Aside from those selection issues, the man from Bayonne can be challenged on his substitutions in the final.

Deschamps opted to start the hardworking but technically limited Moussa Sissoko and replaced Dimitri Payet, Olivier Giroud and the Newcastle United man with Kingsley Coman, Andre-Pierre Gignac and Anthony Martial over the 120 minutes played at the Stade de France.

The result was a 1-0 defeat to a 109th-minute strike from Portugal substitute Eder, and Deschamps does have to shoulder his part of the blame for that loss. However, the players were also at fault for allowing complacency to slip in after Cristiano Ronaldo was forced off injured early on.

Also influential in the defeat to the Portuguese was the fact that France only had two days to rest between their semi-final win over Germany, while Fernando Santos’ men had three.

France's coach Didier Deschamps reacts as he watches the game during the Euro 2016 final football match between France and Portugal at the Stade de France in Saint-Denis, north of Paris, on July 10, 2016. / AFP / FRANCK FIFE        (Photo credit should re
FRANCK FIFE/Getty Images

Overall, dismissing Deschamps on the back of the defeat to Portugal would have been unjustified—especially as Les Bleus were not expected to go all the way before the tournament began.

The former Juventus tactician still managed to guide his country to the final, and had Gignac’s late chance gone in and not come back off the post, he would be being celebrated for masterminding a Euro victory on home soil.

Deschamps is the right man to lead the French to Russia 2018 because there has been clear progress made since he took over back in 2012.

France's coach Didier Deschamps looks on during the Euro 2016 final football match between France and Portugal at the Stade de France in Saint-Denis, north of Paris, on July 10, 2016. / AFP / FRANCK FIFE        (Photo credit should read FRANCK FIFE/AFP/Ge
FRANCK FIFE/Getty Images

After a poor Euro 2012 campaign under Laurent Blanc ended in controversy, Deschamps was appointed and rebuilt the squad minus a number of bad influences.

They came close to not making it at all, but France did ultimately make it to Brazil in 2014, and once there, they went all the way to the quarter-finals.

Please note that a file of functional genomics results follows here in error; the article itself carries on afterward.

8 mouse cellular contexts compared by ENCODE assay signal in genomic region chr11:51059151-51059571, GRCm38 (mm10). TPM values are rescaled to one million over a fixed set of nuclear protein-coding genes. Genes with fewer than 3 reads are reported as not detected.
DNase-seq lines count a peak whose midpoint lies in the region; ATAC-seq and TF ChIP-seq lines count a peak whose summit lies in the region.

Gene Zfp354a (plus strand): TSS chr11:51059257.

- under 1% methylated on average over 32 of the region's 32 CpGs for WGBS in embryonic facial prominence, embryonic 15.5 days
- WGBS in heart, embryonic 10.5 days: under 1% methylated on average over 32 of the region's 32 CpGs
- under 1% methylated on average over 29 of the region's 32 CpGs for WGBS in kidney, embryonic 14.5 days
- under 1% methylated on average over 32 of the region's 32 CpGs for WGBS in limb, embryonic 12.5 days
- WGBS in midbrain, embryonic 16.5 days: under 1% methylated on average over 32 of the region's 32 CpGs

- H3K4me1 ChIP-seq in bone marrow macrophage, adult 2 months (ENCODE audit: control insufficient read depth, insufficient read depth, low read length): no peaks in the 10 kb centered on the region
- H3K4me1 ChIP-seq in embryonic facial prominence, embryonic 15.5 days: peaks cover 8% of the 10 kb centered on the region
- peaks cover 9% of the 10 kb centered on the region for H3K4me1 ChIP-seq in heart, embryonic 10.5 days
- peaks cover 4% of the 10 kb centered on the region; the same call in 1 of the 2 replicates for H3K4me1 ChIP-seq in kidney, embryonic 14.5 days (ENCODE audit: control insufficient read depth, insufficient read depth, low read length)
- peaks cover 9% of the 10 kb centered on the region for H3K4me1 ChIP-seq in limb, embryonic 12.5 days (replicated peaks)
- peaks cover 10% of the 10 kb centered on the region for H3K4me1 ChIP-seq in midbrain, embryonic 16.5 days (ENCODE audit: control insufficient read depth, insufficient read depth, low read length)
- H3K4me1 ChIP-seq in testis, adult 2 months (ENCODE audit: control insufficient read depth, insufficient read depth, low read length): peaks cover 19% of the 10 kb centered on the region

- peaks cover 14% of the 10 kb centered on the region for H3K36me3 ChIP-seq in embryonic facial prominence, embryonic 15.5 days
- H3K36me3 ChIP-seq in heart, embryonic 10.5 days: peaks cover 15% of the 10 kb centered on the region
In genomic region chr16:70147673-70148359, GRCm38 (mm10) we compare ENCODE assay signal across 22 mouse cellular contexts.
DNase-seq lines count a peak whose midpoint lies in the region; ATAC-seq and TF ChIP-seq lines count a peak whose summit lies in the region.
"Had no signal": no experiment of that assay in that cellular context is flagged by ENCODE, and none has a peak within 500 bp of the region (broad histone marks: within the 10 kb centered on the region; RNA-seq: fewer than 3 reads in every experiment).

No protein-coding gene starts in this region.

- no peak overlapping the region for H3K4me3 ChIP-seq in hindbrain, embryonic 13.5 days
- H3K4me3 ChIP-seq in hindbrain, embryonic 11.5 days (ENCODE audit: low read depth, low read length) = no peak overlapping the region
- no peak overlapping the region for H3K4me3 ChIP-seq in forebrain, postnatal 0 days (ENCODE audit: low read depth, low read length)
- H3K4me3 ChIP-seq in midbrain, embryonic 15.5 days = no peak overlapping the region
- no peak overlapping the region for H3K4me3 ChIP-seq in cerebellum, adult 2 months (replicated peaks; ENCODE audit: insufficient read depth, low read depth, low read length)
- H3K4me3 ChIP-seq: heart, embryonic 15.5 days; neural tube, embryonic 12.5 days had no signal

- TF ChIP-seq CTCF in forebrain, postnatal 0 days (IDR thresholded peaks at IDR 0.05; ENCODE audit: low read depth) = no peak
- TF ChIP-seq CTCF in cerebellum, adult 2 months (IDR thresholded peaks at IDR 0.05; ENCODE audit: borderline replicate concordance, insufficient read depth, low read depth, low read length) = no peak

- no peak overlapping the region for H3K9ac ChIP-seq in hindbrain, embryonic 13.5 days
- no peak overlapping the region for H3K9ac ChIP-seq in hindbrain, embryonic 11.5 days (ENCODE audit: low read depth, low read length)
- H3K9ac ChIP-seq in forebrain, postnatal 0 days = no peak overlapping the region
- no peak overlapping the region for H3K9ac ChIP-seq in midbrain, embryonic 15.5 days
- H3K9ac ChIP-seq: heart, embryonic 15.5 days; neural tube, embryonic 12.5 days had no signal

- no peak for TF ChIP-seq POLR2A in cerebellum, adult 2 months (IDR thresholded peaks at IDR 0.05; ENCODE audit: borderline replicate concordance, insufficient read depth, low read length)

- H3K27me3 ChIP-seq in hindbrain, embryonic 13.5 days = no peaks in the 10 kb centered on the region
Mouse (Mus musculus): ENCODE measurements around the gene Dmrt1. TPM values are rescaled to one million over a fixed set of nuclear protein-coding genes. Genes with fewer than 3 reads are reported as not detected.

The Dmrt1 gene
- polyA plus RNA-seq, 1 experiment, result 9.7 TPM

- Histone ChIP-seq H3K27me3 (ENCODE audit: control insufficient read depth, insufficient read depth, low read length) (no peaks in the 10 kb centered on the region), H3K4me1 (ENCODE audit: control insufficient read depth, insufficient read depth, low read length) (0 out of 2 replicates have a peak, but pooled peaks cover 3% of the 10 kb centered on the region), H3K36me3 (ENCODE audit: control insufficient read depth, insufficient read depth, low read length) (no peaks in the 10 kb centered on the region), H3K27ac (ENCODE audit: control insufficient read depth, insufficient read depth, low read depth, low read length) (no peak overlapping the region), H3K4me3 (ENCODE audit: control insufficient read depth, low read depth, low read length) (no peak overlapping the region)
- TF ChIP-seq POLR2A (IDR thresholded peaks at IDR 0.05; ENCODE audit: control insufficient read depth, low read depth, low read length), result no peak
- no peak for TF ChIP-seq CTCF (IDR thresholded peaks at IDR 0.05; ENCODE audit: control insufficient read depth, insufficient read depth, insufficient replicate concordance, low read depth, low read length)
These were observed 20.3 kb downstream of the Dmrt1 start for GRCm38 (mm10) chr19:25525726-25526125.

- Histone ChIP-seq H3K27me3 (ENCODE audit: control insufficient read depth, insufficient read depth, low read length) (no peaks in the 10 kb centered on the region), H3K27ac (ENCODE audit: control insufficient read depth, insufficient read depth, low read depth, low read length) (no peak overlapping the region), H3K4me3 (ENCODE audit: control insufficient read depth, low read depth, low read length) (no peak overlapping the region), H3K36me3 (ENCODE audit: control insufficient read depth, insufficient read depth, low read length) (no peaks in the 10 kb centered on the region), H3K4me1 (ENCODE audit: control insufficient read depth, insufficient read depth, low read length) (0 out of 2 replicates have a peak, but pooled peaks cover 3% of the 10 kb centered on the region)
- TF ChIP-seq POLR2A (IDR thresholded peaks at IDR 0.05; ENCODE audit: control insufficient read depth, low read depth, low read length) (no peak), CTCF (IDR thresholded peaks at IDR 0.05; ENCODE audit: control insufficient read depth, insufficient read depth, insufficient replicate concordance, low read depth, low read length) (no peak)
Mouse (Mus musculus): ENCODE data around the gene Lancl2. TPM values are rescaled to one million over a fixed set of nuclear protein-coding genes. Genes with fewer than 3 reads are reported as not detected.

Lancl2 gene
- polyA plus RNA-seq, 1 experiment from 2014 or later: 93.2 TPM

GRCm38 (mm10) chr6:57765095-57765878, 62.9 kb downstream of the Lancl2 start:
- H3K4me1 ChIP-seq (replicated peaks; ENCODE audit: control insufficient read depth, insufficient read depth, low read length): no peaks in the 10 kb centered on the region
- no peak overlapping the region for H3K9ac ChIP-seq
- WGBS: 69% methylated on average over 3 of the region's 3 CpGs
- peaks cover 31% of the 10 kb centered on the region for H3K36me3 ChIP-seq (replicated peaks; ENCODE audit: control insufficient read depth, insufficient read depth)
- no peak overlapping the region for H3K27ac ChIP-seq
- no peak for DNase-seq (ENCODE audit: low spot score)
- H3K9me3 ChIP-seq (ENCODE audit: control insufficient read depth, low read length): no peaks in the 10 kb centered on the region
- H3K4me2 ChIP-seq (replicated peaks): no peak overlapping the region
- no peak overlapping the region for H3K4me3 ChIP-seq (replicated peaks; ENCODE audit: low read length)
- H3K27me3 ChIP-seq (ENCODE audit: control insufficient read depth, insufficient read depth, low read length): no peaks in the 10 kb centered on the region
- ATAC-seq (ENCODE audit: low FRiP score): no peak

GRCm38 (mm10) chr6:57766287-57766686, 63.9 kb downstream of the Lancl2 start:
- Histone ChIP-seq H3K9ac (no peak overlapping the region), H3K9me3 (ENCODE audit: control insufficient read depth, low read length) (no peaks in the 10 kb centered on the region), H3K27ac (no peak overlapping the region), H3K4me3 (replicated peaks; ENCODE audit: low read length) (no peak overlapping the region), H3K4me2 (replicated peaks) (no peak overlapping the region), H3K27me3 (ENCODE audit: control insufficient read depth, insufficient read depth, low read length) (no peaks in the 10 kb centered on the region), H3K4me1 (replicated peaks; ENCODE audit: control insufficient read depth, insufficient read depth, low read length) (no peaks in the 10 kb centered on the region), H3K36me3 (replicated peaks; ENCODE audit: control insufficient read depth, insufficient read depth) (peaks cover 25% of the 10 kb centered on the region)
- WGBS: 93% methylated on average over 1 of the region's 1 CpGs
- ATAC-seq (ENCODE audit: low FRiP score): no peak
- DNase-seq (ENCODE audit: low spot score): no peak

Two years later, Les Bleus went two steps further than they did in South America and reached the final.

The results from these first two international tournaments under Deschampsas well as the fact that he has persuaded the French public to get behind their national team once again after years of apathy toward their playersmake a convincing case for him to stay on as coach.

On top of that, assuming there are no major controversies and no players get badly injured, Deschamps should have the likes of Benzema, Varane and Sakho available for selection once again, and he should be able to tackle qualification with what he sees as his strongest team.

Had Benzema been eligible for Euro 2016 selection, Deschamps would have picked him, and both Varane and Sakho would have featured heavily, too.

As well as those returning talents, France also have a large number of excellent young players emerging and Deschamps has done a good job of bringing them through so far.

In another two years’ time, the likes of Aymeric Laporte, Adrien Rabiot and Ousmane Dembele should be featuring at senior level.

PARIS, FRANCE - JULY 10:  Didier Deschamps manager of France prior to the UEFA EURO 2016 Final match between Portugal and France at Stade de France on July 10, 2016 in Paris, France.  (Photo by Laurence Griffiths/Getty Images)
Laurence Griffiths/Getty Images

Deschamps’ time in charge has been successful so far, and even though defeat to Portugal in the final was disappointing, Euro 2016 had already exceeded expectations by the time they got to Stade de France.

The team has shown clear signs of growth in the four years that Deschamps has been in charge, and the chances are they will do so again in Russia after this summer’s progress.

Crucially, though, expectations will be higher in 2018, and Deschamps will probably be tasked with bringing the World Cup trophy back to France.